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“I make no resolutions for the New Year.  The habit of making plans, of criticizing, sanctioning and molding my life, is too much of a daily event for me.”  ~Anaïs Nin

“We must be willing to let go of the life we have planned, so as to have the life that is waiting for us.”  Quotation by Joseph Campbell (1904-1987)

A yearly tradition, I pull Truman Capote’s “A Christmas Memory” from my bookshelf just before Christmas.  If I am in a foul mood from fighting for parking spaces in the local mall, I remember what is real and important each time I read this wonderful story.  Here is a portion:

“A woman with shorn white hair is standing at the kitchen window.  She is wearing tennis shoes and a shapeless gray sweater over a summery calico dress. She is small and sprightly, like a bantam hen; but, due to a long youthful illness, her shoulders are pitifully hunched.  Her face is remarkable – not unlike Lincoln’s, craggy like that, and tinted by sun and wind; but it is delicate too, finely boned, and her eyes are sherry-colored and timid.  “Oh my,” she exclaims, her breath smoking the windowpane, “it’s fruitcake weather.”  The person to whom she is speaking is myself.  I am seven; she is sixty-something.  We are cousins, very distant ones, and we have lived together – well as long as I can remember.  Other people inhabit the house, relatives and though they have power over us, and frequently make us cry, we are not, on the whole, too much aware of them.  We are each other’s best friend….”

Copyright 1956 by Truman Capote, published by Random House

“A billion stars go spinning through the night,
Blazing high above your head,
But in you is the presence that will be,
When all the stars are dead.”

~ Rainer Maria Rilke

 

Christmas Trees
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Robert Frost (1920)
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(A Christmas Circular Letter)

The city had withdrawn into itself
And left at last the country to the country;
When between whirls of snow not come to lie
And whirls of foliage not yet laid, there drove
A stranger to our yard, who looked the city,
Yet did in country fashion in that there
He sat and waited till he drew us out
A-buttoning coats to ask him who he was.
He proved to be the city come again
To look for something it had left behind
And could not do without and keep its Christmas.
He asked if I would sell my Christmas trees;
My woods—the young fir balsams like a place
Where houses all are churches and have spires.
I hadn’t thought of them as Christmas Trees.
I doubt if I was tempted for a moment
To sell them off their feet to go in cars
And leave the slope behind the house all bare,
Where the sun shines now no warmer than the moon.
I’d hate to have them know it if I was.
Yet more I’d hate to hold my trees except
As others hold theirs or refuse for them,
Beyond the time of profitable growth,
The trial by market everything must come to.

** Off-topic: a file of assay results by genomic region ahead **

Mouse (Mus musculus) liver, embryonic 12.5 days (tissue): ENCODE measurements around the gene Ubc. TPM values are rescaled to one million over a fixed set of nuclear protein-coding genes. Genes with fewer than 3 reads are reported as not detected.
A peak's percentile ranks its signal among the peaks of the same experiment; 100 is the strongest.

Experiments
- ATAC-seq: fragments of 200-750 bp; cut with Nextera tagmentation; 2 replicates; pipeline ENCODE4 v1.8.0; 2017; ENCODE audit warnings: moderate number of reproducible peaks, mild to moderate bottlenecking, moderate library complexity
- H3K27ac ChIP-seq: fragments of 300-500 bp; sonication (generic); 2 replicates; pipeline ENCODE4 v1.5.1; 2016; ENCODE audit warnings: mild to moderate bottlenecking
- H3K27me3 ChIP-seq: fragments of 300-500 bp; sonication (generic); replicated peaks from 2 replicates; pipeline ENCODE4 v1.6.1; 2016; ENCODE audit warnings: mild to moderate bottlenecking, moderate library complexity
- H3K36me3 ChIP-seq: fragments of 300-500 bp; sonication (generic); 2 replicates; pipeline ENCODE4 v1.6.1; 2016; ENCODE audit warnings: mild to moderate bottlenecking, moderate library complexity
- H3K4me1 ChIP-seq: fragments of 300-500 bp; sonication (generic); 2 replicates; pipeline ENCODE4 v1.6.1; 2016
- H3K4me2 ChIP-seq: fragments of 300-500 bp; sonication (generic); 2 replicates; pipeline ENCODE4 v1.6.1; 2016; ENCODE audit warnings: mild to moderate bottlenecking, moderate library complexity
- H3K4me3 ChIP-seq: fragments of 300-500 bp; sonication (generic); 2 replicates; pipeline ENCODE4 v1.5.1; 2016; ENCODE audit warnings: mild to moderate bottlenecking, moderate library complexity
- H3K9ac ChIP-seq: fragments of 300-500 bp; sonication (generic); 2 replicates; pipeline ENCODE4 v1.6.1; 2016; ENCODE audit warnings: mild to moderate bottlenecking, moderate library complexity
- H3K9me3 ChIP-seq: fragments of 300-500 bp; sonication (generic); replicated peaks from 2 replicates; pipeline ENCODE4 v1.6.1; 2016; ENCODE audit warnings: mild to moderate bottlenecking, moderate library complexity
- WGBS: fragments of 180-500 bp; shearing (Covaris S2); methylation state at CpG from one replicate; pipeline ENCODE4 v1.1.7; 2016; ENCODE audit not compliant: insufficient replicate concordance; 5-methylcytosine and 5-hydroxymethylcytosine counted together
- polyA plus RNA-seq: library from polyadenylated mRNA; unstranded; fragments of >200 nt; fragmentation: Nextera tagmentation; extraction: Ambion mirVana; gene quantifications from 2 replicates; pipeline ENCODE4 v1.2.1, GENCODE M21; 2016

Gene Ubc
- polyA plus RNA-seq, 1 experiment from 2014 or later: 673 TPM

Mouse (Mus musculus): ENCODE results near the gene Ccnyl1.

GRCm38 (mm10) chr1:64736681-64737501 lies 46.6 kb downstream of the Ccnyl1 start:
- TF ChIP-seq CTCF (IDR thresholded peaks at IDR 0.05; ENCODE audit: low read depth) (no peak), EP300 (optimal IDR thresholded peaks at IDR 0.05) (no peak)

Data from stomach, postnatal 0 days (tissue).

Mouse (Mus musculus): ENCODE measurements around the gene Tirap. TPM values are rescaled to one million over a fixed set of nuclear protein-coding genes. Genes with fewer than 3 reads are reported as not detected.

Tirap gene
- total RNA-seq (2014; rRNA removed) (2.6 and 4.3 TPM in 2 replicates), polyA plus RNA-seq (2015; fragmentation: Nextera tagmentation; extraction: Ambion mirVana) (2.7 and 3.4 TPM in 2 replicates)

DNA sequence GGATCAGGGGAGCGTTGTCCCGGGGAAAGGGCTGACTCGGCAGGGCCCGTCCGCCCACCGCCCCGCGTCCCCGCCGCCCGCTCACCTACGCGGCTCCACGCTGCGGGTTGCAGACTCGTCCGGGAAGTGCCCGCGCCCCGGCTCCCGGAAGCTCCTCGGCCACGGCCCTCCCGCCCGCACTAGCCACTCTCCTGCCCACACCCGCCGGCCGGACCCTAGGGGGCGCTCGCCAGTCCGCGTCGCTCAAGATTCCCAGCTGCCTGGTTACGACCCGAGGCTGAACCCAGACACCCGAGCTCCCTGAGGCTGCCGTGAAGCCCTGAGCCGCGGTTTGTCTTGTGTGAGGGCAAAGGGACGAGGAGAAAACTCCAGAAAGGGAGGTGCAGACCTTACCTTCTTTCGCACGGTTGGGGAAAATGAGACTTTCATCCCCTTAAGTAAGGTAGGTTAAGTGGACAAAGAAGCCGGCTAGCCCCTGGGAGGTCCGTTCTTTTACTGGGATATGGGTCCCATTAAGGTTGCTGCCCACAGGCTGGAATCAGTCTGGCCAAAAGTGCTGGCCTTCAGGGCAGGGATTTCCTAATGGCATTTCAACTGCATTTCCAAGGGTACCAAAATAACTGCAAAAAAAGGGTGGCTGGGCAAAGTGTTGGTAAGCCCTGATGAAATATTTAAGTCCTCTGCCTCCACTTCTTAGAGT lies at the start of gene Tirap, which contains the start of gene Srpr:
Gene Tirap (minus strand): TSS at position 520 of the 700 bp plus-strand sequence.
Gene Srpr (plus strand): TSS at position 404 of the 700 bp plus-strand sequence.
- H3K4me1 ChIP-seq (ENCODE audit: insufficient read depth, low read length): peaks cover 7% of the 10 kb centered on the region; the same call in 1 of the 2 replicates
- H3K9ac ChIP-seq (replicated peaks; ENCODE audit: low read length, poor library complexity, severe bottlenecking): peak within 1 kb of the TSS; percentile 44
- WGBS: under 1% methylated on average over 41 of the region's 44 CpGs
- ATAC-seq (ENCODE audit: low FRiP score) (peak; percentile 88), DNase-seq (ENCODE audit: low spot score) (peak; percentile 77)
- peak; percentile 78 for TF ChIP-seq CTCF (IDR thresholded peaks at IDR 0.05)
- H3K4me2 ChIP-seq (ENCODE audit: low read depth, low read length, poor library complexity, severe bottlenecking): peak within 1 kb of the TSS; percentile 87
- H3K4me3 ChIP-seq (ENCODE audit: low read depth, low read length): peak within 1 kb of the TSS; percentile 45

I dallied so much with the thought of selling.
Then whether from mistaken courtesy
And fear of seeming short of speech, or whether
From hope of hearing good of what was mine, I said,
“There aren’t enough to be worth while.”
“I could soon tell how many they would cut,
You let me look them over.”
“You could look.
But don’t expect I’m going to let you have them.”
Pasture they spring in, some in clumps too close
That lop each other of boughs, but not a few
Quite solitary and having equal boughs
All round and round. The latter he nodded “Yes” to,
Or paused to say beneath some lovelier one,
With a buyer’s moderation, “That would do.”
I thought so too, but wasn’t there to say so.
We climbed the pasture on the south, crossed over,
And came down on the north. He said, “A thousand.”

“A thousand Christmas trees!—at what apiece?”

He felt some need of softening that to me:
“A thousand trees would come to thirty dollars.”

Then I was certain I had never meant
To let him have them. Never show surprise!
But thirty dollars seemed so small beside
The extent of pasture I should strip, three cents
(For that was all they figured out apiece),
Three cents so small beside the dollar friends
I should be writing to within the hour
Would pay in cities for good trees like those,
Regular vestry-trees whole Sunday Schools
Could hang enough on to pick off enough.
A thousand Christmas trees I didn’t know I had!
Worth three cents more to give away than sell,
As may be shown by a simple calculation.
Too bad I couldn’t lay one in a letter.
I can’t help wishing I could send you one,
In wishing you herewith a Merry Christmas.

Lyrics written by Christina Rossetti; music arrangement by Gustav Holst

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  • Jim Rohn
    "It is the set of the sails, not the direction of the wind that determines which way we will go."
December 2009
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"Featherheart"
was chosen as
the name for
this blog
because when
I remember
to keep my
heart light as
a feather,
life is much
easier.

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Censorship

Jimmy Margulies
The Record
Jan 7, 2011
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